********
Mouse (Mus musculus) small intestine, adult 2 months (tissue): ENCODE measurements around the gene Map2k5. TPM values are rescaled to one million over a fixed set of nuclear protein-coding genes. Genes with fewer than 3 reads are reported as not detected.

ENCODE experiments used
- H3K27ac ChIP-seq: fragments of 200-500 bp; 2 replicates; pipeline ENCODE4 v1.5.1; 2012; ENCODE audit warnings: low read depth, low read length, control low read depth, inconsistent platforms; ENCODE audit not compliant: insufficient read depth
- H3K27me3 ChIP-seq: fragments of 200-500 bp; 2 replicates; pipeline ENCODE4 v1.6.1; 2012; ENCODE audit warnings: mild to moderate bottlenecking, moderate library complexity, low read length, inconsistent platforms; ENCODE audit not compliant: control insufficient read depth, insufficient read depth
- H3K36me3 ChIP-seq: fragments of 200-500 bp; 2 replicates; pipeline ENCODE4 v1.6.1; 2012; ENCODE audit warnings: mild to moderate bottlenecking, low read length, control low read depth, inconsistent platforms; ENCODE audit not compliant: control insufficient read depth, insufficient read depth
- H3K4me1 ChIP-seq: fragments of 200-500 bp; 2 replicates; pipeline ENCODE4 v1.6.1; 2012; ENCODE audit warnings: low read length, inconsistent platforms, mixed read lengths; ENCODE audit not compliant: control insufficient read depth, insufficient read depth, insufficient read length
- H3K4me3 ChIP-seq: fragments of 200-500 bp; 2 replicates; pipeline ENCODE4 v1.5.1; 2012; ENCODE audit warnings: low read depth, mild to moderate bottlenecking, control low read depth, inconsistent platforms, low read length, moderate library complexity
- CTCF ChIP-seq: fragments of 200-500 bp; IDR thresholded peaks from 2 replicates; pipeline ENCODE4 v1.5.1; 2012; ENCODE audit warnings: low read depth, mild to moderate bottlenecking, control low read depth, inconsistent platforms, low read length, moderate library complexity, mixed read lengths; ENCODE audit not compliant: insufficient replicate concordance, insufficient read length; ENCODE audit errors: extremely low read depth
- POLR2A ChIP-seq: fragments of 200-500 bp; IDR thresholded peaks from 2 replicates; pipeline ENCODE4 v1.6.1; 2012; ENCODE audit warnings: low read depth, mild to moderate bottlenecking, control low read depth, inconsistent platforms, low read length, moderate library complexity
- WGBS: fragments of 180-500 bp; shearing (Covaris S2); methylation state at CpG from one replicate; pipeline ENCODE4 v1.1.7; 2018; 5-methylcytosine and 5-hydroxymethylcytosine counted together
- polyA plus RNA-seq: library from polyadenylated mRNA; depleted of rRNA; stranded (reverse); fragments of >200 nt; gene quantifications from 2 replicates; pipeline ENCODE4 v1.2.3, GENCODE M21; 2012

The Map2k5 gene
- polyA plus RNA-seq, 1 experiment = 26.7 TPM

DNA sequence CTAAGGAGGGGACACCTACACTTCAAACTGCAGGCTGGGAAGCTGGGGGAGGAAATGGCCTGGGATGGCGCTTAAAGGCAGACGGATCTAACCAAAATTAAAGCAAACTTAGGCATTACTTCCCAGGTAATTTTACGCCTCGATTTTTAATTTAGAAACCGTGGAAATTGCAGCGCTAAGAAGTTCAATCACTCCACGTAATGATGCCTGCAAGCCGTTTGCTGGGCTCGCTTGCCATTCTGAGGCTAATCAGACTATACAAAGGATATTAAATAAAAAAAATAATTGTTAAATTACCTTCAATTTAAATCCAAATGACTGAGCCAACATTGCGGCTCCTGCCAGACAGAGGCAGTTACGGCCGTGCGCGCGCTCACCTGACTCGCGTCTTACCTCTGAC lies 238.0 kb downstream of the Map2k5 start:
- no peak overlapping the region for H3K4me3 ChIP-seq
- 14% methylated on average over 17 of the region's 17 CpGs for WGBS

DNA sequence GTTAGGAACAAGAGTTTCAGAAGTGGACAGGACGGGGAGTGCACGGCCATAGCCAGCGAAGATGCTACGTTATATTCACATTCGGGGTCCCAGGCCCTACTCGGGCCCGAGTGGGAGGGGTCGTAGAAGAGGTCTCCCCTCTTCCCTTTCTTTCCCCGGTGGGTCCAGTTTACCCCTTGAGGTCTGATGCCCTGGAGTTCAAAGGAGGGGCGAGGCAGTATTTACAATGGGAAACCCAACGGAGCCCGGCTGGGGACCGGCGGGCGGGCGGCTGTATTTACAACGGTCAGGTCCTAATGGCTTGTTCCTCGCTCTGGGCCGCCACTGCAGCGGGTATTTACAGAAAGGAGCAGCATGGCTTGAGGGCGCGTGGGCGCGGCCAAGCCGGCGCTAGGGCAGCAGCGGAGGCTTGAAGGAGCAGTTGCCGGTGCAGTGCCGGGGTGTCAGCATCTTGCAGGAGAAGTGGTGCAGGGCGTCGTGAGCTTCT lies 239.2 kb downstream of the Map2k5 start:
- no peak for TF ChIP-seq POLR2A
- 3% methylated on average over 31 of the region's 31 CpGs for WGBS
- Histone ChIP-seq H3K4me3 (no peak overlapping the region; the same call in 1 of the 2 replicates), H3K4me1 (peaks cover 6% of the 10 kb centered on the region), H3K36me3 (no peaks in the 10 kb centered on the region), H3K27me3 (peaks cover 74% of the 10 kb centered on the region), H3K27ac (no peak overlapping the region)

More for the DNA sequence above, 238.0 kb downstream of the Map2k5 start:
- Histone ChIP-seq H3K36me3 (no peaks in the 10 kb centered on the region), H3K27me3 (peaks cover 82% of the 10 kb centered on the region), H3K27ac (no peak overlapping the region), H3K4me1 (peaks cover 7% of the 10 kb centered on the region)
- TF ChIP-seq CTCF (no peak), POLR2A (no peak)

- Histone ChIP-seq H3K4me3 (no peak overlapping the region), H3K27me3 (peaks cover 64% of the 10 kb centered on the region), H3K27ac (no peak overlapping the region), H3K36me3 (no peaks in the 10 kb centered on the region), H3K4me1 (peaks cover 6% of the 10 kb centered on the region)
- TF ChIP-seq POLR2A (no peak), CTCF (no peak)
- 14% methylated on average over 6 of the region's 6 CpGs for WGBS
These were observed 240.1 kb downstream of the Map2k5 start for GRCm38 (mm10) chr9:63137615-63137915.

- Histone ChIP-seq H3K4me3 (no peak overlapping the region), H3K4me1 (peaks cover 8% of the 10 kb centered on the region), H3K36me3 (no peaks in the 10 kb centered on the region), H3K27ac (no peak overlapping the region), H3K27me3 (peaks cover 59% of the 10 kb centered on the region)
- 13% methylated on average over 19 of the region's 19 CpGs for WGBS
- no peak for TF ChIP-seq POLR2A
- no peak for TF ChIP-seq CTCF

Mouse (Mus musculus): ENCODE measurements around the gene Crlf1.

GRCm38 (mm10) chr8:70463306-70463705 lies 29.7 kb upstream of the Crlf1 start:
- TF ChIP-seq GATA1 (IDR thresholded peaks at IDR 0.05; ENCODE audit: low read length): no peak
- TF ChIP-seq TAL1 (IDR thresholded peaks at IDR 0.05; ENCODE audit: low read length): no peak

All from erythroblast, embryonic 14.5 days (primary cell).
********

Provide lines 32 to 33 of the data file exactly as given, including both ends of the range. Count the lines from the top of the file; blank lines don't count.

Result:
Mouse (Mus musculus): ENCODE measurements around the gene Crlf1.

GRCm38 (mm10) chr8:70463306-70463705 lies 29.7 kb upstream of the Crlf1 start: